Apply for Music (Popular), Foundation Degree (FdA) ...
This course specialises in popular music and its professional applications, and includes a work placement underpinned by an agreement drawn up between the student, the placement employer and the College.
Level 4 Modules: Music Theory & Keyboard Skills (20 credits) / Practical Musicianship 1 (20 credits) / Studying Popular Music 1 (20 credits) / Sequencing / Notation Software & Composition (20 credits) / Practical Musicianship 2 (20 credits) / Music in the Community & Education (20 credits)
Level 5 Modules: Advanced Harmony & Arranging (20 credits) / Advanced Practical Musicianship (20 credits) / Studying Popular Music 2 (20 credits) / Developing Professional Practice (including work placement) (20 credits) / Performance Project (20 credits) / Session Styles & Recording (20 credits)
Skills and Knowledge Developed: The course is designed to develop specialist knowledge and skills in music performance, composition and arranging to a high level so that they can be applied in the music industry and in other contexts such as education and music in the community. The course also develops the skills and knowledge involved in the academic study of popular music in its historical and cultural contexts, to provide a wider and deeper understanding of the subject and as preparation for further study (at Level 6 and above) or music teaching.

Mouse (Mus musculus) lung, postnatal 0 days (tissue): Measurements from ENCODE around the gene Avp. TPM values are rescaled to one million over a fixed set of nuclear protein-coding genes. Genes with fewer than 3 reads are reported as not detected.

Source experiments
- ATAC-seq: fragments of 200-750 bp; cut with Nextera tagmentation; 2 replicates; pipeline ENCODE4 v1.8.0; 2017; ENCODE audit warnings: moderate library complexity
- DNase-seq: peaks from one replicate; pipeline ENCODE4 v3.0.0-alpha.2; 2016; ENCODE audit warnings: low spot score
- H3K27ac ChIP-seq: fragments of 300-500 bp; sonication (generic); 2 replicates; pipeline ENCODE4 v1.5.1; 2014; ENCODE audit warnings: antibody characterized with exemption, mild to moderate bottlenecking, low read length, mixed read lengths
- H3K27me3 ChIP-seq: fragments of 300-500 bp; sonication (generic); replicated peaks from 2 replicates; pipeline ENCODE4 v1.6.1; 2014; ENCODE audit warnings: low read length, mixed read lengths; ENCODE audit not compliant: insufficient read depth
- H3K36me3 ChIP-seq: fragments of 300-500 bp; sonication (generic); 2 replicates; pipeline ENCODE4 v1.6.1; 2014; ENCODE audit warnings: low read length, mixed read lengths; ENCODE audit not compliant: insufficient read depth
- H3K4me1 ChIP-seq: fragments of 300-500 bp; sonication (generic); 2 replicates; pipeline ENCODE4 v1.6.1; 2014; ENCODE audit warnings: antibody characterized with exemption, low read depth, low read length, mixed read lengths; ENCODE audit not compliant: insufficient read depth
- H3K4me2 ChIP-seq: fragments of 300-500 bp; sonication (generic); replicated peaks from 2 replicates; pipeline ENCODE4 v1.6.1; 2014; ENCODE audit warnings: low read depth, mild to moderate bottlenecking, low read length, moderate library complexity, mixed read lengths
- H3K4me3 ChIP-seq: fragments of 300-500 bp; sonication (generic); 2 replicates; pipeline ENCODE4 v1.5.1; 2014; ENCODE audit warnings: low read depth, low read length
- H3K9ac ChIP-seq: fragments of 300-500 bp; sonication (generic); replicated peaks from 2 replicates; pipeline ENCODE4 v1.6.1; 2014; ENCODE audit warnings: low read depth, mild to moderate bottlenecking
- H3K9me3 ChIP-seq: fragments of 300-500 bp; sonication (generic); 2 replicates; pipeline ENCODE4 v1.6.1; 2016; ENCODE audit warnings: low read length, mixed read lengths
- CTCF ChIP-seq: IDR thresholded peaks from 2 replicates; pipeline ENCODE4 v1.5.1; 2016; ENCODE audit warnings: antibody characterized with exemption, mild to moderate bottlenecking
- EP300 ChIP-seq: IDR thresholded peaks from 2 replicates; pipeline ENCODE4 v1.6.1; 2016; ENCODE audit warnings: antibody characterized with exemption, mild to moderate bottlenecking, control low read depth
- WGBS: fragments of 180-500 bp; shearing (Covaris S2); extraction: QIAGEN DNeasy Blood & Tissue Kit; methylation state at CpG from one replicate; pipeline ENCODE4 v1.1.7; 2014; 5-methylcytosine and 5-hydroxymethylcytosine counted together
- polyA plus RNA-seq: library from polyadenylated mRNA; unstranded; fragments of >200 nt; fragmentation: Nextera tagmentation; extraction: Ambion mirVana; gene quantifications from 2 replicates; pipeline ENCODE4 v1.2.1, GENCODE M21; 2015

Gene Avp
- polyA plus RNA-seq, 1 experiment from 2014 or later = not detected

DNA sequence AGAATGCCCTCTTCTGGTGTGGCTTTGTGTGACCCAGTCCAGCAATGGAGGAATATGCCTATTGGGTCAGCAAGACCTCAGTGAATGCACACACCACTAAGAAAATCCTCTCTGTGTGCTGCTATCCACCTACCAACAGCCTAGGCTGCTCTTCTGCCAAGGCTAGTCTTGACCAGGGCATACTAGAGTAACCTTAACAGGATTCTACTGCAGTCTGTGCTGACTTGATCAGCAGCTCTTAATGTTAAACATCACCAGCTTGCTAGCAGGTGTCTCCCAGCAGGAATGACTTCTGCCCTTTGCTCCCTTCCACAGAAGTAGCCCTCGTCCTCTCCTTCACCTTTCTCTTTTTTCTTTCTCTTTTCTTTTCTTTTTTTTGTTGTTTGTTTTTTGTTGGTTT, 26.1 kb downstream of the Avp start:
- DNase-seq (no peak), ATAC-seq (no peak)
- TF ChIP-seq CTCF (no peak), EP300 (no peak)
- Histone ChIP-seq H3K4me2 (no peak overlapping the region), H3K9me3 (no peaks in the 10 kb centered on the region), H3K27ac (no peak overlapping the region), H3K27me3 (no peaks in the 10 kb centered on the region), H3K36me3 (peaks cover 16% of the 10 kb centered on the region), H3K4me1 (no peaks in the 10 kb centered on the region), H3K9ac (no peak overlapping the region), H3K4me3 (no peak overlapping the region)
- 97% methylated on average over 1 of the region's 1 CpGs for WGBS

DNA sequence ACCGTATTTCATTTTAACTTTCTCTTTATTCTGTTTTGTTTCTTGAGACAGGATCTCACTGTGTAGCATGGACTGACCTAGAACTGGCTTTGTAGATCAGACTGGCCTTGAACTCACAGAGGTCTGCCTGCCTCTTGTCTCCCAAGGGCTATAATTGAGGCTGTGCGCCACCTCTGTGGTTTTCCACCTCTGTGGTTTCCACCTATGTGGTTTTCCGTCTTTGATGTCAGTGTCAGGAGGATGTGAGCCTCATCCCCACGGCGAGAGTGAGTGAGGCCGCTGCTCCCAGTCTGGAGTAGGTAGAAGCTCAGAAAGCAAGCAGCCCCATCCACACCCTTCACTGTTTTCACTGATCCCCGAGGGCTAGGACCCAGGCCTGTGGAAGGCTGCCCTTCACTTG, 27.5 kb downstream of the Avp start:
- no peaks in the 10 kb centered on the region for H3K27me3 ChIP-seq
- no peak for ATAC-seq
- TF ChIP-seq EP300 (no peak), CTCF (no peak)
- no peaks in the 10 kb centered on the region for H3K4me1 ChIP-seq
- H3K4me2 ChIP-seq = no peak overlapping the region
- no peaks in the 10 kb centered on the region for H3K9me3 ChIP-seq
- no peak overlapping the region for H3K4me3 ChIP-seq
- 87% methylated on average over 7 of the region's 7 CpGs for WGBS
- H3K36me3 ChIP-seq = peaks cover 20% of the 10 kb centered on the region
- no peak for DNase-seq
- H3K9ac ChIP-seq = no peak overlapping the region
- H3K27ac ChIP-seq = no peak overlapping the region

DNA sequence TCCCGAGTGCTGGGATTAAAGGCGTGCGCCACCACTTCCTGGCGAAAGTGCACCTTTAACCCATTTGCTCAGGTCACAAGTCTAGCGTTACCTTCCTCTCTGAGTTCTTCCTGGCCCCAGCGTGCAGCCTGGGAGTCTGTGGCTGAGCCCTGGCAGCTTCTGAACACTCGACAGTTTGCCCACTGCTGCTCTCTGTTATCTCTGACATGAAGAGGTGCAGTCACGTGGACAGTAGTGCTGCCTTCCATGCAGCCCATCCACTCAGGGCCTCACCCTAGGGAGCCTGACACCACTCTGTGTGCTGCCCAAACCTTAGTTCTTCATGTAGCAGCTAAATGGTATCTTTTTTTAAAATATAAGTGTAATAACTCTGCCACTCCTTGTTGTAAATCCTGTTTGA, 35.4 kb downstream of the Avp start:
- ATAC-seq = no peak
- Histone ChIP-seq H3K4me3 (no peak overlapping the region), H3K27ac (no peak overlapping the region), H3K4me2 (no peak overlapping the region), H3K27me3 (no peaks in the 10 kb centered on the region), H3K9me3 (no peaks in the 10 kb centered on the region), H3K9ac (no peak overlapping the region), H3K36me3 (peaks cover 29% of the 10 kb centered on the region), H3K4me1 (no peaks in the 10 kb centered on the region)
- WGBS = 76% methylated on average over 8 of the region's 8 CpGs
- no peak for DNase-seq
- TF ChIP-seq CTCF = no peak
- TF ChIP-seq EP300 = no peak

Teaching Methods: Teaching methods vary depending on the module and subject being taught, and include classroom activities, seminars, practical sessions in studios and rehearsal rooms, and workshops (which may occasionally be delivered by visiting music professionals). There is a strong vocational element to most of the teaching and learning, and some of the learning takes place in the workplace (when on placements) and many activities and assignments are designed to be as ‘real world’ as possible to reflect the requirements of the music profession.
Assessment Methods: Assessment methods vary according to the nature of each module. There will be some written work required for most modules, which could be in the form of a report or essay, or a different form of written assignment such as a presentation or musical composition or arrangement. The more practical modules may require you to keep some sort of log of your activities, and there are periodic exams in music theory and solo performance.
Please note: this course will only run when it has a sufficient number of applicants.
Course validated by The Open University.
All information about your course including the programme structure, entry requirements, fees and teaching & assessment methods is made available to you via the prospectus.
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